Organic food products and diets

Conscious TV

September 29, 2020

Ecological food

A sustainable diet for people and the planet must take into account not only the health of the individual, but also agriculture (respecting the land), energy (minimizing waste and pollution) and the health of other people, those in one's own community and those in other regions of the Earth. The following seven points provide an essential introduction:

  • Choose whole grains - unprocessed, uncracked - as a staple food that accounts for 50% -60% (by volume) of the diet. Whole grains are the most nutritionally balanced and easily digestible food, containing complex carbohydrates, high quality proteins and fats. They provide the most assimilable calories per hectare of land of all foods: two adults can be fed for a year on 500 to 1,000 square meters of cereal crops. Grains, although they have to be cooked, do not require energy-intensive technologies such as refrigeration. Normally, they only need to be dried in the field. Once dried, they hardly degrade or spoil and can be stored in a small space.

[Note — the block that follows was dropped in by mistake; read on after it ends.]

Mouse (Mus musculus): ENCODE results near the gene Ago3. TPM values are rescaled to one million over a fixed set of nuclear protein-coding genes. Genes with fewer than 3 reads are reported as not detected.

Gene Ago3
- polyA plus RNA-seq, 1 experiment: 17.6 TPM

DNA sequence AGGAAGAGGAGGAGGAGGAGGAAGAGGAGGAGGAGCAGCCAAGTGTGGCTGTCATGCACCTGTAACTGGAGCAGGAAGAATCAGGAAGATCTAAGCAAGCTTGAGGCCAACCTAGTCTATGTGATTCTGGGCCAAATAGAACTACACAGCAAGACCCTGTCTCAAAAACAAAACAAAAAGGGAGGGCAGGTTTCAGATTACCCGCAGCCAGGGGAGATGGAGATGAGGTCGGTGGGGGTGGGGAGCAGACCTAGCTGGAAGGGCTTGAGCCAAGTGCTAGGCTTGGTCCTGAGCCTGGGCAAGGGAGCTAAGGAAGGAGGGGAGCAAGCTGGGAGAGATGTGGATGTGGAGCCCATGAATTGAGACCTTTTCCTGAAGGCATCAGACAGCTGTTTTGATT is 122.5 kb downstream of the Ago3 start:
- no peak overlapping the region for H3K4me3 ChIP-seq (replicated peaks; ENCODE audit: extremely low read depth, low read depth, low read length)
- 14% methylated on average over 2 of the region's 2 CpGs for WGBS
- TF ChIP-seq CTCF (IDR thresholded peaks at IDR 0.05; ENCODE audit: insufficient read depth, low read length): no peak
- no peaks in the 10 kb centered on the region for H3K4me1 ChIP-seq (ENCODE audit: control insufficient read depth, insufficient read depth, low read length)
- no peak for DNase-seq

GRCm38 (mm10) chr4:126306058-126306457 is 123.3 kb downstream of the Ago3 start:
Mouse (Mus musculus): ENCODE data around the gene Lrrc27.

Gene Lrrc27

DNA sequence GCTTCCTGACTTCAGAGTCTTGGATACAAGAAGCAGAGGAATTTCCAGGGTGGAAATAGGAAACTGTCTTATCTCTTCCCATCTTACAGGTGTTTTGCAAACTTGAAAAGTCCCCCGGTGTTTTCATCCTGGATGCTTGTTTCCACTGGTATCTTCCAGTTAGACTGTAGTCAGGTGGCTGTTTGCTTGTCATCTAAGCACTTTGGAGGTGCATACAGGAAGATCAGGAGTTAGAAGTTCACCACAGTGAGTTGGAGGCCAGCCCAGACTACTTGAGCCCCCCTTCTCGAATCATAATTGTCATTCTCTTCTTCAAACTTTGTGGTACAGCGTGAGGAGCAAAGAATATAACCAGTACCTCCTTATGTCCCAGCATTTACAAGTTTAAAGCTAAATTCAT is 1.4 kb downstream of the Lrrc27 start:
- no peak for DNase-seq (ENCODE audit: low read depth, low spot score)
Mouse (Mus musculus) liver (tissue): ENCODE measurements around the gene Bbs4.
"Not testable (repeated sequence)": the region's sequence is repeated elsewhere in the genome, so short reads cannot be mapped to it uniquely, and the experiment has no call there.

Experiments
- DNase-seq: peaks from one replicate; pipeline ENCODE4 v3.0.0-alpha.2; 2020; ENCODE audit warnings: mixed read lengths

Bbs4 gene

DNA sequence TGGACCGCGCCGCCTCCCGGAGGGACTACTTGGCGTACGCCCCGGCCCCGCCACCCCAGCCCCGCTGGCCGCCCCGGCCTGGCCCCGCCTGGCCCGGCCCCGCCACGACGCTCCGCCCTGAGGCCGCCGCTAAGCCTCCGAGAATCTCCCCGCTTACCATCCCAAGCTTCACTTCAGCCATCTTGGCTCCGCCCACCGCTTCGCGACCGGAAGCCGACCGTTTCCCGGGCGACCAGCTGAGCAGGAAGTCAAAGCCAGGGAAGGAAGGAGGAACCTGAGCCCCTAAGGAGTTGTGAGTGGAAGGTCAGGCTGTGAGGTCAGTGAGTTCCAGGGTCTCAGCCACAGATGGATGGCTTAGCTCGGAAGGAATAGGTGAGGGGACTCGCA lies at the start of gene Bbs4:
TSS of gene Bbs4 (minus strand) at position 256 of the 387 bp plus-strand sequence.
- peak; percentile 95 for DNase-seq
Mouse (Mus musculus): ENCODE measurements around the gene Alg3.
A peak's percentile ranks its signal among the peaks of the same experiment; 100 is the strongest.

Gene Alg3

• As a secondary food, choose fresh, local and seasonal vegetables. They will represent 25%-30% of the diet. A sustainable diet should not include large amounts of out-of-season, imported and/or artificially preserved vegetables. Canning, freezing and long term refrigeration - even on a small scale at home - are energy and fossil fuel intensive techniques, unlike pantry preservation, salting and drying. The latter methods maintain or even suffer (as in the case of salting) the nutritional value of foods, while others result in a loss of nutrients. Buying local not only ensures that food is fresh and nutritious, but also supports local agriculture, which is key to regional stability and sustainable culture. In the United States, food production is dependent on a transportation system that is itself unsustainable and, in the event of an emergency, could leave many northern and eastern regions of the country undersupplied. In a very small space you can grow a remarkable variety and quantity of vegetables and the unused parts of the vegetables can be used as compost to be reintroduced into the food chain.